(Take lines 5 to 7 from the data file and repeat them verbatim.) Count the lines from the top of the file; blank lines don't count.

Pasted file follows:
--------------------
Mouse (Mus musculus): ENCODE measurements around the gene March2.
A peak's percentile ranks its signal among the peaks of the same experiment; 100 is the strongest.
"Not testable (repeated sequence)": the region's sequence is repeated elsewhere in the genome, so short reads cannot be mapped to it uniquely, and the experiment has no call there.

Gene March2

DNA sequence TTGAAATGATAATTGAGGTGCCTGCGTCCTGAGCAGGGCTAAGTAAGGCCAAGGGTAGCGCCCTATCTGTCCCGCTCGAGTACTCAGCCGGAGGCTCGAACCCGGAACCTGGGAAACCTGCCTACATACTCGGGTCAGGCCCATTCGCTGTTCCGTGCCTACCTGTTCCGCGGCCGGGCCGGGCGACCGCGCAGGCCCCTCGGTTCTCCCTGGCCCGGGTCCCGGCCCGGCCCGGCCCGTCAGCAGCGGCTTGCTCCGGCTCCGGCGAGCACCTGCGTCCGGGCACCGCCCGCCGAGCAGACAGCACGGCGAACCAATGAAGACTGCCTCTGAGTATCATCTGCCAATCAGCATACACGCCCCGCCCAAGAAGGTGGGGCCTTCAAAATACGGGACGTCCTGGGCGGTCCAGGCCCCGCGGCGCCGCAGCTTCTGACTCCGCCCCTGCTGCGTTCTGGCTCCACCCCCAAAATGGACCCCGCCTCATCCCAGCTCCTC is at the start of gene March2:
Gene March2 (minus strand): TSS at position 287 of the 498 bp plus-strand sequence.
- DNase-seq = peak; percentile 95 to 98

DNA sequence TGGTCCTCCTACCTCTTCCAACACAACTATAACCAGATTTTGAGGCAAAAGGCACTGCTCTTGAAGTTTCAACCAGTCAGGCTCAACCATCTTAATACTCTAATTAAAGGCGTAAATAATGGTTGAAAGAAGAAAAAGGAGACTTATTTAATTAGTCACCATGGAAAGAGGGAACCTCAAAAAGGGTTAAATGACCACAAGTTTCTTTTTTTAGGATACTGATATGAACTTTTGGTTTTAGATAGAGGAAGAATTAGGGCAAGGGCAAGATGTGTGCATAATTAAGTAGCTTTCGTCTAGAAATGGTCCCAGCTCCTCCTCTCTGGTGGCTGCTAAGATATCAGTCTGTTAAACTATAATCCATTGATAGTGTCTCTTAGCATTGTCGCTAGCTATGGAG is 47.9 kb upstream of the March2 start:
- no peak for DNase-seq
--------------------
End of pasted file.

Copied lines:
DNA sequence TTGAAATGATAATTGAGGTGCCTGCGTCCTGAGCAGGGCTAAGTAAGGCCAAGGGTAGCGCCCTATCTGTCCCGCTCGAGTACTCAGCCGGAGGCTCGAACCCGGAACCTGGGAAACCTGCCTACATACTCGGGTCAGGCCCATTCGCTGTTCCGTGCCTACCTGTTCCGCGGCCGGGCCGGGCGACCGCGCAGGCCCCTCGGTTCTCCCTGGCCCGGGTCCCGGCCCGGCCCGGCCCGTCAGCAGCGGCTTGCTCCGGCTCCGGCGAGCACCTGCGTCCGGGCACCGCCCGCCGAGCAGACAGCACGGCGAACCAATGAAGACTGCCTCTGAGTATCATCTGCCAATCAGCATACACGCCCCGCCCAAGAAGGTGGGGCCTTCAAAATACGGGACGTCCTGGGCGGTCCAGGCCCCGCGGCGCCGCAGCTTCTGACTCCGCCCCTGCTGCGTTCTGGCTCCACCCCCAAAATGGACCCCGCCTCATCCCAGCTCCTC is at the start of gene March2:
Gene March2 (minus strand): TSS at position 287 of the 498 bp plus-strand sequence.
- DNase-seq = peak; percentile 95 to 98